What are Interview Puzzles?

Lily Ruha

Interview puzzles are used by some employers as a mechanism for screening job applicants. The puzzles usually consist of riddles or mathematical problems that are intended to test the logical and quantitative skills of applicants. In some cases, puzzles are used to determine how an applicant tackles difficult problems and functions under stress. Interview puzzles are more common in the technology industry and may be used to screen out applicants both before and during the interview process.

A man dressed for an interview.
A man dressed for an interview.

Employers use interview puzzles to determine if an applicant is suited to the specific tasks of a job. If a software company receives a large number of applications from software developers, for example, it might screen out applicants by asking them to solve a specific programming puzzle. Those who successfully complete the puzzle usually move on to solve a more difficult question, eventually leading to a smaller number of applicants who are then granted in-person interviews.

A person being interviewed.
A person being interviewed.

During an interview, an employer might use a puzzle to determine how an applicant goes about solving problems. How quickly the applicant solves the problems and the steps he takes to do so can be important signs of suitability for the particular position. Some employers and interviewers believe that interview puzzles are a more accurate indication of an applicant’s skills and abilities than information on a resume or answers about past accomplishments.

Interview puzzles are sometimes used to gauge how an applicant deals with situations in the workplace. Being asked to solve an ambiguous riddle, for example, may be less about arriving at the correct answer and more about how an individual deals with uncertainty. In other cases, asking an applicant to solve a highly complex puzzle under time constraints might be the employer’s way of assessing how well an applicant manages a high-pressure situation.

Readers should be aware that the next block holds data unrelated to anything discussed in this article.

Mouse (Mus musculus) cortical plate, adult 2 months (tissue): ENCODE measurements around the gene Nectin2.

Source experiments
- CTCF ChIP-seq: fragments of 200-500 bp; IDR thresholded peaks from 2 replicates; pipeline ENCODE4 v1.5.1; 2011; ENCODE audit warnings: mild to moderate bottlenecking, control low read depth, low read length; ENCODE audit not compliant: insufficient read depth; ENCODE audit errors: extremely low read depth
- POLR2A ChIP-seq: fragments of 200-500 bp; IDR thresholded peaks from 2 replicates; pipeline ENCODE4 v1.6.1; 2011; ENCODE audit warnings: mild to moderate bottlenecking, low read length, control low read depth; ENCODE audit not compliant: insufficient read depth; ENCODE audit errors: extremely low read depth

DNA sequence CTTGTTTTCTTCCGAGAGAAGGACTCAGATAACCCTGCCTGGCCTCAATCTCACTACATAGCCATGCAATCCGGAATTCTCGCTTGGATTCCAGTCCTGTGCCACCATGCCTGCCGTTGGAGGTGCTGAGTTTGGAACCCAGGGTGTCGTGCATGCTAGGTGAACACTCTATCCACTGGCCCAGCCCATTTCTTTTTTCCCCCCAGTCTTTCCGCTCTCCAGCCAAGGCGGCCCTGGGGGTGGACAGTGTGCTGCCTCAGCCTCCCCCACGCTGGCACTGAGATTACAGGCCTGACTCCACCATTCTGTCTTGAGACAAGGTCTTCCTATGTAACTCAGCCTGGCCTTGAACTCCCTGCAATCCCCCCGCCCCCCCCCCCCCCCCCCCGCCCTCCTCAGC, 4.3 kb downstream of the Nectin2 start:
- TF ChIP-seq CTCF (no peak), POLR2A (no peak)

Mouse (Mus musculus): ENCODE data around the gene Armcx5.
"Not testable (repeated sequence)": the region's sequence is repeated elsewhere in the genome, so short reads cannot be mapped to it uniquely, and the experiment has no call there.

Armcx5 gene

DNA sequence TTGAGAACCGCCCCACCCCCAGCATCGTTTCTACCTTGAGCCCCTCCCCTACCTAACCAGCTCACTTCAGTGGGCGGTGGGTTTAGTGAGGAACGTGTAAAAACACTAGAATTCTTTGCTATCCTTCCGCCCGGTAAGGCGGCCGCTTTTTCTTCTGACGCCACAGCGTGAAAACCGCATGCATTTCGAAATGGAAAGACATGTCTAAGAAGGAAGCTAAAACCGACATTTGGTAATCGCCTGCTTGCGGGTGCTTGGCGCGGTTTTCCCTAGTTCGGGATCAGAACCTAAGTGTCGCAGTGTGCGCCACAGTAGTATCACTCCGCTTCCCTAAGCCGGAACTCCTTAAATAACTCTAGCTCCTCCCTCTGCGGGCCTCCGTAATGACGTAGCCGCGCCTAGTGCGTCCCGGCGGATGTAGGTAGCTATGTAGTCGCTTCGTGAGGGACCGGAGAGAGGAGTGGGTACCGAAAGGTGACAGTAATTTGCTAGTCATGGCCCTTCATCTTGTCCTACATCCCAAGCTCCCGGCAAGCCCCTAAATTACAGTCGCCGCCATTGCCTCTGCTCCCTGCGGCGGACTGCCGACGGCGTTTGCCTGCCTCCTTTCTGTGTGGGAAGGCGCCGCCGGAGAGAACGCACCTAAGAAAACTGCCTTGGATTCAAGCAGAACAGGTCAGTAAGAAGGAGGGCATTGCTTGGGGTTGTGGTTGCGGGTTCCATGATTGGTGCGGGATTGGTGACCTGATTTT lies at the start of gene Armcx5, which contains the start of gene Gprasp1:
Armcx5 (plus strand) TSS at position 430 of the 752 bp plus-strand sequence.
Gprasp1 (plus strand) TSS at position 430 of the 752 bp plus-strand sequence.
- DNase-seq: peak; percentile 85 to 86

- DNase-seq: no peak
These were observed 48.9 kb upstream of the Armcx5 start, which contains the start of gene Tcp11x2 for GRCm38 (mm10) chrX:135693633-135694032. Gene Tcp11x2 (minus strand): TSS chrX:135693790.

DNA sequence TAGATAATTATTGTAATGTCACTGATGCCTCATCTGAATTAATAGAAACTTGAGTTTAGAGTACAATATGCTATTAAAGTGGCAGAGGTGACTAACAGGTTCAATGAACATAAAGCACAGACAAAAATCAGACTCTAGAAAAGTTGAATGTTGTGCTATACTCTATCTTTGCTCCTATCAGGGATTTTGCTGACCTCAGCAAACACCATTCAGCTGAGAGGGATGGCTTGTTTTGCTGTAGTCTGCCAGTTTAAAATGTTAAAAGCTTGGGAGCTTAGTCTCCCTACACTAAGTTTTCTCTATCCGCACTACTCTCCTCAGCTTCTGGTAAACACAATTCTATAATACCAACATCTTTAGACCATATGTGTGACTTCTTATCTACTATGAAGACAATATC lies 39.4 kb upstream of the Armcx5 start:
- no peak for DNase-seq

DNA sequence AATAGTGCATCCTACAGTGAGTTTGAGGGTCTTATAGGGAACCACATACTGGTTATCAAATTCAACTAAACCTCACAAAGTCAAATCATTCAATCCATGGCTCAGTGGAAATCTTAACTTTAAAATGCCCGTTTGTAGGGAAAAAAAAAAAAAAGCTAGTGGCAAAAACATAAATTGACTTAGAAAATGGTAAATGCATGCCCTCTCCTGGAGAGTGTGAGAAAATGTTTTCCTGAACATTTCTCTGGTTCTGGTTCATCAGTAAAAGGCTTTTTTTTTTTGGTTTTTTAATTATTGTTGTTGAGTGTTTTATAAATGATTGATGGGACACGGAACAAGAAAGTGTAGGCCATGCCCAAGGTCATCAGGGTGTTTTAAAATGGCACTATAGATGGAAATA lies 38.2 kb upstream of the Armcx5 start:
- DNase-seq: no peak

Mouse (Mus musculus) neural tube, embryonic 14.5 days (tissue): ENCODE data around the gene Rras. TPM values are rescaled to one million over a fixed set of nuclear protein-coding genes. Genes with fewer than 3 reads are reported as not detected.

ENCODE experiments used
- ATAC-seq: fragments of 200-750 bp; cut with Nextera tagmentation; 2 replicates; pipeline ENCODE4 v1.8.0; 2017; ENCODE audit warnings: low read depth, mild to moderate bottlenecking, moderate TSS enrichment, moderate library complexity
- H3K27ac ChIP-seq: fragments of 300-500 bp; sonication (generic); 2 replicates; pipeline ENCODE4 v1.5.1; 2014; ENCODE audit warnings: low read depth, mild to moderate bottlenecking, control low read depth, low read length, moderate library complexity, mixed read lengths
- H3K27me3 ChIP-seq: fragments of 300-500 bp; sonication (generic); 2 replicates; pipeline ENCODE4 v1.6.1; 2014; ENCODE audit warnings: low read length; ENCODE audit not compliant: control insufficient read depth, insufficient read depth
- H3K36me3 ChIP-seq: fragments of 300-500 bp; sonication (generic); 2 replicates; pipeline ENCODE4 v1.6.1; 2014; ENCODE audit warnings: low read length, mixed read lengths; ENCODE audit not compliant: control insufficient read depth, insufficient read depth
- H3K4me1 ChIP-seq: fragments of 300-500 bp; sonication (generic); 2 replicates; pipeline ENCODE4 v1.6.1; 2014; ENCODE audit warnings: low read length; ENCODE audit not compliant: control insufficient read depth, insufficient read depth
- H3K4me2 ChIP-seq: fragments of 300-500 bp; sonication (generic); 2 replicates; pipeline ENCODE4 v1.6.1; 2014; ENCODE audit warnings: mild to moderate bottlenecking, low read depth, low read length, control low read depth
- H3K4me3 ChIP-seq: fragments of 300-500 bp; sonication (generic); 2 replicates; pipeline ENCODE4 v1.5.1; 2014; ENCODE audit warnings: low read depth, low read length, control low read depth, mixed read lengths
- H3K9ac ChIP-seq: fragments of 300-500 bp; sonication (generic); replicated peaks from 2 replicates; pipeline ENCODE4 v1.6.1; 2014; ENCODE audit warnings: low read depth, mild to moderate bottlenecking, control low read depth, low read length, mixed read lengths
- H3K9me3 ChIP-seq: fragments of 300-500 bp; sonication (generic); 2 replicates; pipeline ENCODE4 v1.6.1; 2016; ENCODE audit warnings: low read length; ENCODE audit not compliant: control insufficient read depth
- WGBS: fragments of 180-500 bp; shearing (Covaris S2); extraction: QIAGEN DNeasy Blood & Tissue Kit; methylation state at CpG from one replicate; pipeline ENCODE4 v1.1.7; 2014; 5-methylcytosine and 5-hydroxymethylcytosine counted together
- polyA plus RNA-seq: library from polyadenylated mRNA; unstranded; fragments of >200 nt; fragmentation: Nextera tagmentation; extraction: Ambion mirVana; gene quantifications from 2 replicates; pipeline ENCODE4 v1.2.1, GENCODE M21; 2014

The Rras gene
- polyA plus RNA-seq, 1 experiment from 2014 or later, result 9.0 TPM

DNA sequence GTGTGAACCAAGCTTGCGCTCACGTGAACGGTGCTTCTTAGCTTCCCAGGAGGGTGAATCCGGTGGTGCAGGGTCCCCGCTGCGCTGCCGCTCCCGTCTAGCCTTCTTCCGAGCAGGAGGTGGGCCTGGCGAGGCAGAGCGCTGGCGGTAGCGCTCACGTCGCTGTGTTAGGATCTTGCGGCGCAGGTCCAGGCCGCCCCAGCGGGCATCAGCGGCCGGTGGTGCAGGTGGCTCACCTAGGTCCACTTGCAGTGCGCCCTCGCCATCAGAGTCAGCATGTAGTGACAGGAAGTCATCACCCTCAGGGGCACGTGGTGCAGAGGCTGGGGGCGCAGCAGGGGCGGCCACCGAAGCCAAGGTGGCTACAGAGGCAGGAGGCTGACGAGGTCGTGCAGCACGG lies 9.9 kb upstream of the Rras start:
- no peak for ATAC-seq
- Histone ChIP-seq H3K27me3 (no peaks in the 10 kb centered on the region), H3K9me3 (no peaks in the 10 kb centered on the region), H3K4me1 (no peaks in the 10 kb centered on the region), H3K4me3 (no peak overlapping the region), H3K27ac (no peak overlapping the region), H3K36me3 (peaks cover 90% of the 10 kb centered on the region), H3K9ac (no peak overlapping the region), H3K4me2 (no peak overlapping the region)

Typical interview puzzles vary depending on the specific industry, employer and interviewer. An interview for a research position might ask the applicant how many phlebotomists there are in the world and how he would go about determining the answer. An electronics manufacturer might ask the applicant how he would program the television remote control to also turn on another home appliance.

An effective response to an interview puzzle requires reliance on inherent strengths and acquired skills. People generally think more clearly and perform better when relaxed, so adequate rest prior to the interview is recommended. In cases where the interviewer’s intent is to gauge how an applicant deals with trick questions or stressful conditions, tuning into the interviewer’s intent is important for delivering a genuine and effective response.

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